This The Romanoffs review contains spoilers.
The Romanoffs Episode 6
There was nowhere to go but up after the nauseating “Bright and High Circle,” the last episode of The Romanoffs in what is proving to be a season of expensive failure from Amazon and former Mad Men mastermind Matthew Weiner. Just because “Panorama” is preferable to that debacle doesn’t make it some outstanding feat; just like the majority of the standalone episodes released, “Panorama” is half-baked, unnecessarily long, and can most kindly be described as “fine.”
The best thing that “Panorama” has going for it is its setting. Centered in Mexico City, The Romanoffs finally returns to its “globetrotting” ambitions, most prevalent in the series’ French-set first episode “The Violet Hour.” “Panorama” showcases its exotic setting far more than that episode did, showing off Mexico City tourist attractions and making the city the most interesting character of the 80-minute episode. Particularly striking is the time dedicated to the sprawling History of Mexico mural found in the stairwell of the National Palace, with the showcase doubling as a history lesson of the conflicts, rebellions and revolutions that took place in Mexico’s past.
The mural’s inclusion is likely meant to frame the episode’s protagonist Abel (Juan Pablo Castañeda) as a truth-seeking altruist in the mold of Mexico’s past heroes. Abel is a journalist investigating a clinic charging top dollar for experimental stem cell treatments and there is little evidence to suggest that treatments actually work. The rich are getting fleeced for the promise of a cure to their ailments, but most of the people who can afford the clinic are shady one percenters. However, while undercover as a patient, Abel meets a fellow patient who is decidedly not a villain deserving to be scammed, a preteen boy with hemophilia named Nicholas (Paul Luke Bonenfant). Nicholas and his protective mother Victoria (Radha Mitchell) have been traveling the globe, against Nicholas’ father’s wishes, looking for something that can help improve Nicholas’ quality of life, and Abel gets close to them, viewing them as a potential anchor for his story.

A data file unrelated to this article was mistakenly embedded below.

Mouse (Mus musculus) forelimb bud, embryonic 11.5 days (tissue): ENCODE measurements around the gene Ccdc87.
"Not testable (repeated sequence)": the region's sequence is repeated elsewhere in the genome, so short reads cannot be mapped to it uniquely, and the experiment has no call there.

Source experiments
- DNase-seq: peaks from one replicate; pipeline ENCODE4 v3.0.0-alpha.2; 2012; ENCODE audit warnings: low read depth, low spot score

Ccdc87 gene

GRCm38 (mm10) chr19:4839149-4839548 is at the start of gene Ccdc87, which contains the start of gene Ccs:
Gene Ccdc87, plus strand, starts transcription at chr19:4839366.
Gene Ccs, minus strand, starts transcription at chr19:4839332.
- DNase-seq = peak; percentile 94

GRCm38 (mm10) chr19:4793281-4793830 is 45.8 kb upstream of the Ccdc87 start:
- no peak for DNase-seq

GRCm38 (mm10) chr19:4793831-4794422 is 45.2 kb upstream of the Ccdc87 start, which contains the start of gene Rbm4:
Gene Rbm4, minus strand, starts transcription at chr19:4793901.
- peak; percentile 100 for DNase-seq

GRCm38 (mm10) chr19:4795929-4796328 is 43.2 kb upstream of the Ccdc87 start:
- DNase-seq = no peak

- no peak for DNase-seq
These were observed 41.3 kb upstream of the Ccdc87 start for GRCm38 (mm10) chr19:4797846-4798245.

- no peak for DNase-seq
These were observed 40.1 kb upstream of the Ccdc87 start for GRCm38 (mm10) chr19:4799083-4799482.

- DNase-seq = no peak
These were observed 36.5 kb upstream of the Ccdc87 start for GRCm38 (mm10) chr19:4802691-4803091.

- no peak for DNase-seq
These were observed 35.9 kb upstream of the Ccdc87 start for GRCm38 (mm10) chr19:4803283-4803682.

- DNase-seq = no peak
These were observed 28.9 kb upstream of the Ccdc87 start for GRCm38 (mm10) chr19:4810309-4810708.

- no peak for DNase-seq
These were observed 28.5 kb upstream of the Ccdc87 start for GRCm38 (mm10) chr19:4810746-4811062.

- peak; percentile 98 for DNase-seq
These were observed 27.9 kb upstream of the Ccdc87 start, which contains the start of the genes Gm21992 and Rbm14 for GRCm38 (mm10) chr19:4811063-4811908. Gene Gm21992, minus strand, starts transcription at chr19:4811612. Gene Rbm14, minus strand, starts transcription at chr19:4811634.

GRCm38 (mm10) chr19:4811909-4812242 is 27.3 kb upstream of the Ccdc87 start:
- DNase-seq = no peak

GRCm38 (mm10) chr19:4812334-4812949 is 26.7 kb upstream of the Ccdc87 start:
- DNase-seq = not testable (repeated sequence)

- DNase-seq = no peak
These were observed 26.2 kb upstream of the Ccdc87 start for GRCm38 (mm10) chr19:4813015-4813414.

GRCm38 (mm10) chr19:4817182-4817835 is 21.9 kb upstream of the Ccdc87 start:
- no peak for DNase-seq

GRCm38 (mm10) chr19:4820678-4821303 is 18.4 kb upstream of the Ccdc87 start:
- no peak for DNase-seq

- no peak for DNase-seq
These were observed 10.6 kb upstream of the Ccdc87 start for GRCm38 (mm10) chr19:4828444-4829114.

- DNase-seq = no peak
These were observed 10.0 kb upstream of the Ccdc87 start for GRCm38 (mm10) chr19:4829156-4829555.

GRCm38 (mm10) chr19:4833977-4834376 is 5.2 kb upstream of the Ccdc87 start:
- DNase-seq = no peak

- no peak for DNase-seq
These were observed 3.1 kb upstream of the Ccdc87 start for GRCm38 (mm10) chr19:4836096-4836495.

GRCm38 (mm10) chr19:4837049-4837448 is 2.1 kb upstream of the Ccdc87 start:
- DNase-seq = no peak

Castañeda has a warmth to his character, and it’s a breath of fresh air to finally have another main character not be a well-off white person, but not being a native English speaker hampers his performance, causing a lot of his lines to be delivered a little too dryly. Also, as a journalist, Abel is pretty terrible, but that’s at least acknowledged by the cliched editor character played by Griffin Dunne. Honestly, Abel’s story and investigation of the clinic doesn’t really go anywhere the minute that Abel becomes infatuated with Victoria.
Witnessing Victoria’s strength dealing with the anxieties surrounding her son’s health and her dedication with helping him enamors her to Abel, but the pair’s connection doesn’t go much deeper than that. Still, Mitchell’s performance is compelling, especially when she begins discussing the guilt she feels about having a child knowing that she was a carrier of hemophilia (she’s the Romanoff descendent). The world of Mad Men was filled with disinterested parents, it’s nice to see Weiner bring a thoughtful, loving parental character to life.
The episode ends with a long-take tracking shot of Abel walking through an elaborate recreation of the History of Mexico mural. It’s the series’ first jaw-dropping visual display and will likely be its signature moment, but in the context of the episode, it’s a flex that’s not entirely earned. The stories in the episode don’t necessarily conclude in a way that leads to this moment as much as they just sort of stop. Weiner and Co. likely figured they needed a definitive ending and tacked this impressive moment on.
So once again, from a story stand point “Panorama” leaves a lot to be desired, but at least it serves as a wonderful promotional video for visiting Mexico City. If you play the episode on mute, avoiding Abel’s pretentiously awful monologues about Tinder and his tone poem about the corruption of the clinic, you’ll marvel at the beauty.
Nick Harley is a tortured Cleveland sports fan, thinks Douglas Sirk would have made a killer Batman movie, Spider-Man should be a big-budget HBO series, and Wes Anderson and Paul Thomas Anderson should direct a script written by one another. For more thoughts like these, read Nick’s work here at Den of Geek or follow him on Twitter.